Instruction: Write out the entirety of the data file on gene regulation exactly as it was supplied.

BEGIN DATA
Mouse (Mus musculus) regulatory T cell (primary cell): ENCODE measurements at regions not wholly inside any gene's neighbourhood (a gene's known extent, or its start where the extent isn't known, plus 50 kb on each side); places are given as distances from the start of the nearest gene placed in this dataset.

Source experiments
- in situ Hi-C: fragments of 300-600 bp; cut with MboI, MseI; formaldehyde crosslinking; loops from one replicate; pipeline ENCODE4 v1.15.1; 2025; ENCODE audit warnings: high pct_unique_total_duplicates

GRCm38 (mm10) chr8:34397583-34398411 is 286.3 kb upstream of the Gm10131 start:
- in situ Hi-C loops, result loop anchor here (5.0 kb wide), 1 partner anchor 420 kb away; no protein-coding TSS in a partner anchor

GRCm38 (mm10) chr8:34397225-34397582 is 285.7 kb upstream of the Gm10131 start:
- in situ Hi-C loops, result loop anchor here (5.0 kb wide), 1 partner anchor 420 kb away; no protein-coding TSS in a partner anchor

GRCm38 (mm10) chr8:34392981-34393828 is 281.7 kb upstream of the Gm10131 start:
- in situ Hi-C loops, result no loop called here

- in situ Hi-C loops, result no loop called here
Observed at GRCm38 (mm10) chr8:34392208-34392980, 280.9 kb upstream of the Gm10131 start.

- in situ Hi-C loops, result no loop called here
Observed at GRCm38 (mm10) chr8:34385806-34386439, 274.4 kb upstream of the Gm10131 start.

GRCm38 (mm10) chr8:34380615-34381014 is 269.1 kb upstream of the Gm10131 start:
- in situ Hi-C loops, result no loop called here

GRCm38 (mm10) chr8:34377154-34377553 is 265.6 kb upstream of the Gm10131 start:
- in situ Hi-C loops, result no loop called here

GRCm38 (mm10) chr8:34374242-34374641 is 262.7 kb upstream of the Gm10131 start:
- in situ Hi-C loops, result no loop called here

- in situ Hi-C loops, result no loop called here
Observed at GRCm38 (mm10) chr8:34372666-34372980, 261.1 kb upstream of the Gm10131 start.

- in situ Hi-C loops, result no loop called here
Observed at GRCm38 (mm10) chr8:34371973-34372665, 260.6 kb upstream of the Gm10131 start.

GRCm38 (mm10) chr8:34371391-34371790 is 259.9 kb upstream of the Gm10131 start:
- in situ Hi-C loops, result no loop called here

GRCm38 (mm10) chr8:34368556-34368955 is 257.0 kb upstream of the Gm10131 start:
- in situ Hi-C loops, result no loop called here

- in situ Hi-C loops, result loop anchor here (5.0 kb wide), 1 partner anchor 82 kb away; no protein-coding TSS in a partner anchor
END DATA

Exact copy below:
Mouse (Mus musculus) regulatory T cell (primary cell): ENCODE measurements at regions not wholly inside any gene's neighbourhood (a gene's known extent, or its start where the extent isn't known, plus 50 kb on each side); places are given as distances from the start of the nearest gene placed in this dataset.

Source experiments
- in situ Hi-C: fragments of 300-600 bp; cut with MboI, MseI; formaldehyde crosslinking; loops from one replicate; pipeline ENCODE4 v1.15.1; 2025; ENCODE audit warnings: high pct_unique_total_duplicates

GRCm38 (mm10) chr8:34397583-34398411 is 286.3 kb upstream of the Gm10131 start:
- in situ Hi-C loops, result loop anchor here (5.0 kb wide), 1 partner anchor 420 kb away; no protein-coding TSS in a partner anchor

GRCm38 (mm10) chr8:34397225-34397582 is 285.7 kb upstream of the Gm10131 start:
- in situ Hi-C loops, result loop anchor here (5.0 kb wide), 1 partner anchor 420 kb away; no protein-coding TSS in a partner anchor

GRCm38 (mm10) chr8:34392981-34393828 is 281.7 kb upstream of the Gm10131 start:
- in situ Hi-C loops, result no loop called here

- in situ Hi-C loops, result no loop called here
Observed at GRCm38 (mm10) chr8:34392208-34392980, 280.9 kb upstream of the Gm10131 start.

- in situ Hi-C loops, result no loop called here
Observed at GRCm38 (mm10) chr8:34385806-34386439, 274.4 kb upstream of the Gm10131 start.

GRCm38 (mm10) chr8:34380615-34381014 is 269.1 kb upstream of the Gm10131 start:
- in situ Hi-C loops, result no loop called here

GRCm38 (mm10) chr8:34377154-34377553 is 265.6 kb upstream of the Gm10131 start:
- in situ Hi-C loops, result no loop called here

GRCm38 (mm10) chr8:34374242-34374641 is 262.7 kb upstream of the Gm10131 start:
- in situ Hi-C loops, result no loop called here

- in situ Hi-C loops, result no loop called here
Observed at GRCm38 (mm10) chr8:34372666-34372980, 261.1 kb upstream of the Gm10131 start.

- in situ Hi-C loops, result no loop called here
Observed at GRCm38 (mm10) chr8:34371973-34372665, 260.6 kb upstream of the Gm10131 start.

GRCm38 (mm10) chr8:34371391-34371790 is 259.9 kb upstream of the Gm10131 start:
- in situ Hi-C loops, result no loop called here

GRCm38 (mm10) chr8:34368556-34368955 is 257.0 kb upstream of the Gm10131 start:
- in situ Hi-C loops, result no loop called here

- in situ Hi-C loops, result loop anchor here (5.0 kb wide), 1 partner anchor 82 kb away; no protein-coding TSS in a partner anchor